When a solo poly person starts dating say a married couple who is hierarchical, sometimes an expectation is set from the very beginning the married couple’s relationship is the priority and anyone else is second.

 

It all comes down to a fear that when they are out with someone else, maybe they’ll never come back for whatever reason. It’s why, I think, people like the relationship escalator. Each new achievement unlocked is more assurance their partner is invested in the relationship.

 

Fear of being alone drives people to make terrible decisions. The problem is when the fear is irrational yet still ends up having a negative impact on your life. Cognitive behavioral therapy explains how negative thought processes can have direct impact on your physiology. The premise is you have to recognize negative thinking patterns as soon as they start to creep up before they drag you down into a spiral of insanity.

 

There is a lot of research that demonstrates you can start to feel they symptoms of something imagined. If you imagine your partner running off to Bermuda to start a new life with a new partner or simply enjoying them more in bed over and over again, it may as well be happening as far as your body is concerned.

 

The next time you see your partner you’re furious because you’ve been living through all these imagined scenarios involving Bermuda and the best sex they’ve ever had and they have no clue what they’ve done, because they’ve done  nothing. However, due to the negative thought processes you’ve been engaging it feels like they did.

 

I have to remind myself one of my favorite part of solo poly is I am one of my priorities. In past monogamous relationships, I’ve made the mistake of devoting entirely too much of myself to my partner and then been bitter about it. I’ve given up dream jobs, neglected important friendships, put aside projects important to me.

 

Instead of spending an evening jealous my partner is showering their attention on someone else or convincing myself I’m not good enough for them, I shower my attention on myself. I get to have all the benefits of emotional security, consistent mind blowing sex, cuddles, and still explore who I am outside of someone else.

 

Nights I felt particularly antsy and accepted I was beyond productivity, I went to the bar by myself. I never once regretted it. I met so many great people and even had a hot one night stand with a traveling business man.

 

When I talk to vanilla friends about my solo poly I feel like I’m bragging because I tell them about this great partner I have and then also these random dating adventures out on the town. Can I really have it all? The answer seems to be yes. It’s simply a matter of remembering how good I have it on the nights I’m by myself.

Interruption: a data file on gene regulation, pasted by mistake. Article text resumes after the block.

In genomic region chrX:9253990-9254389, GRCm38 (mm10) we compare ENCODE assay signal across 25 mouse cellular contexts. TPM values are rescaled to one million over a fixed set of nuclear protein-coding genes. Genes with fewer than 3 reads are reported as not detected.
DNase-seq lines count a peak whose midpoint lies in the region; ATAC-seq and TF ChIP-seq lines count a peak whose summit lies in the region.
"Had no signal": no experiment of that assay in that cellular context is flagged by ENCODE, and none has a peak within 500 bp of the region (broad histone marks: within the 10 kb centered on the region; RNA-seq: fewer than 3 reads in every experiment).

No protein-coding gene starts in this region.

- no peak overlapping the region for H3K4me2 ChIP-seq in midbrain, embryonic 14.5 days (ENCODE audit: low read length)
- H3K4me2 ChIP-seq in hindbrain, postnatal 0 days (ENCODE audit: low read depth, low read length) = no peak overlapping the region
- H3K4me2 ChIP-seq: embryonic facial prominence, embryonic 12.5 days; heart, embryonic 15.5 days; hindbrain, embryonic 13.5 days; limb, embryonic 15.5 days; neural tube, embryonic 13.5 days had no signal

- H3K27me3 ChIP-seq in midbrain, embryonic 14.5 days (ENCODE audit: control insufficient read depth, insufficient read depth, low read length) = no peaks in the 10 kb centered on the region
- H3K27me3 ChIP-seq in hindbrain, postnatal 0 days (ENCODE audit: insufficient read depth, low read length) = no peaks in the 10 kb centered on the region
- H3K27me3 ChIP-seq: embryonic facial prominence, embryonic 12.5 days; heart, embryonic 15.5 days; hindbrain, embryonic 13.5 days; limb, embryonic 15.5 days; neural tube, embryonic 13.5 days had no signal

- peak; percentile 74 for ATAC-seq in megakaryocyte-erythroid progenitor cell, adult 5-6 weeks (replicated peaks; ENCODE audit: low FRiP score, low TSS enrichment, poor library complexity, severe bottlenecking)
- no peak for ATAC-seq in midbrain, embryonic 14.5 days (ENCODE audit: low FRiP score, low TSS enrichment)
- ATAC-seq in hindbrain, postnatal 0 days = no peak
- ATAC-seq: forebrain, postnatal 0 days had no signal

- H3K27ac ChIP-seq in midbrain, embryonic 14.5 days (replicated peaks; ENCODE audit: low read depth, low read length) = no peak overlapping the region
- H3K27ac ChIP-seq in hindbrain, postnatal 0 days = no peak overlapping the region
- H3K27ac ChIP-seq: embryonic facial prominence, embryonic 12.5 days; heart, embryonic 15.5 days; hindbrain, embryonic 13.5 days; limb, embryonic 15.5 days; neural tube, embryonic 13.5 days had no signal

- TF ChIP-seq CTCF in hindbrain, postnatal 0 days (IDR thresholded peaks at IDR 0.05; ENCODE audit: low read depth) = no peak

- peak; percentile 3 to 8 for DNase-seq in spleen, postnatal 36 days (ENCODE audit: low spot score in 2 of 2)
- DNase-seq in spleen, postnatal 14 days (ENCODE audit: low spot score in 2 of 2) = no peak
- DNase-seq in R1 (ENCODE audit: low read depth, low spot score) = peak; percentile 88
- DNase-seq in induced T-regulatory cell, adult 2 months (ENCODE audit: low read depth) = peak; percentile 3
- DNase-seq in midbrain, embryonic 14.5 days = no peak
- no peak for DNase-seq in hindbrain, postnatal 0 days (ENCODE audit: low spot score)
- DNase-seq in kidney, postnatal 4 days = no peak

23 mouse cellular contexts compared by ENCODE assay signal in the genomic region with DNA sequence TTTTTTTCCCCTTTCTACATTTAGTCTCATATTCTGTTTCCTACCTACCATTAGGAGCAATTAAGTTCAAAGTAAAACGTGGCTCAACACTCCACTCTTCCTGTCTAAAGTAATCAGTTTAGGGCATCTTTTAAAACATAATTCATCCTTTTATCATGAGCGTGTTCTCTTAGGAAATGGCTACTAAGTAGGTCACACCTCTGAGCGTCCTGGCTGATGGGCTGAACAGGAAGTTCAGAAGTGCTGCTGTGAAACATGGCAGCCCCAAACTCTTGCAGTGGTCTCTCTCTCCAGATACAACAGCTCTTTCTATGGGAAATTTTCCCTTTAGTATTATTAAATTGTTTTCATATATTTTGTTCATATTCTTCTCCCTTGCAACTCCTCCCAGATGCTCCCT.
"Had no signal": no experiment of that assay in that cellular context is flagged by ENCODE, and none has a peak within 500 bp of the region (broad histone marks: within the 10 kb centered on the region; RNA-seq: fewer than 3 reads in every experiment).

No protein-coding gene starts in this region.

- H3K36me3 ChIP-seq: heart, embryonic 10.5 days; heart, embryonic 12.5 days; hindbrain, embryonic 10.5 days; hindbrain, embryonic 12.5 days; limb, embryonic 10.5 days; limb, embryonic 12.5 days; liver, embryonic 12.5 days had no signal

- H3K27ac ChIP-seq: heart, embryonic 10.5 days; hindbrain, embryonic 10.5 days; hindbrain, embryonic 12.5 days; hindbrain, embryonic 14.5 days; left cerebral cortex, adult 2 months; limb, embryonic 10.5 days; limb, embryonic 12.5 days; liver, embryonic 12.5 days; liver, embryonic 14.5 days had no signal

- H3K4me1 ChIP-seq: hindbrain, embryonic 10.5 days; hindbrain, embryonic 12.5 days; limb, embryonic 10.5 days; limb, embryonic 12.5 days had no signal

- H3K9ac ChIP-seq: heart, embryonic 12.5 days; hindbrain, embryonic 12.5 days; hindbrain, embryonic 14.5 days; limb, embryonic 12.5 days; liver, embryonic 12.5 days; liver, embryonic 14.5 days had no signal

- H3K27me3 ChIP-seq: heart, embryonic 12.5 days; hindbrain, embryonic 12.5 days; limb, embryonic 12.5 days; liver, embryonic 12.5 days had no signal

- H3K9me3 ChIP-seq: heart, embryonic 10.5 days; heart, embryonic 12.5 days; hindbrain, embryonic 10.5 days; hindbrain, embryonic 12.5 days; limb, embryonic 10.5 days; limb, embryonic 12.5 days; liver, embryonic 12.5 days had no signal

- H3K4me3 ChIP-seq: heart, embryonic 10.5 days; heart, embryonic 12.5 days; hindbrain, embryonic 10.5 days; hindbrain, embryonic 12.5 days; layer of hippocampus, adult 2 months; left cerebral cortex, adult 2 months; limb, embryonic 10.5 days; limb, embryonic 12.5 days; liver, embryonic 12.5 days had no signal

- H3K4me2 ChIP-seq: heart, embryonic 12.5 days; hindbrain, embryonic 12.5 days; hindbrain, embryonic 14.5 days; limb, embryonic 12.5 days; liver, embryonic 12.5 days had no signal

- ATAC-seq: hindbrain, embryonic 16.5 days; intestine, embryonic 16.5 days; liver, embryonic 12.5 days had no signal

For me, what is really driving my crazy when I spend a night alone, is fear. Remember Ross? We spent a summer madly in love having the best sex I’d had in years. He let me explore my kinks in a way I never had. I still had an apartment but it was more or less an overpriced storage unit. We’d get off work and make dinner. Then, he’d pour me a cocktail and we’d watch documentaries or sit on his patio talking about everything from astrophysics to business ideas he had. He was the only man to ever write me a song, which was significant because for some reason to me that meant something. I always wanted a love song written about me. He promised me he’d take me to Spain that Christmas to meet his family. I imagined us getting a house together the next year.

 

There’s thing about collisions. A collision in a romantic sense is considered something beautiful, intense, passionate. Have you ever seen a collision?

 

In September, I went to visit my family. He was supposed to come, but bailed at the last minute. When I got back late on a Tuesday night, we went out to eat, came home to his house, fucked, fell asleep in each other’s arms like usual. The next morning, as I was preparing to go into work, he told me it was over. That was the real collision because blindsided does not even begin to describe the fucking tsunami of emotions coursing through my veins. For the next three days I didn’t eat, barely slept. Starting smoking cigarettes again. Everything reminded me of him and for weeks I’d spontaneously start crying. The pain I felt was so tangible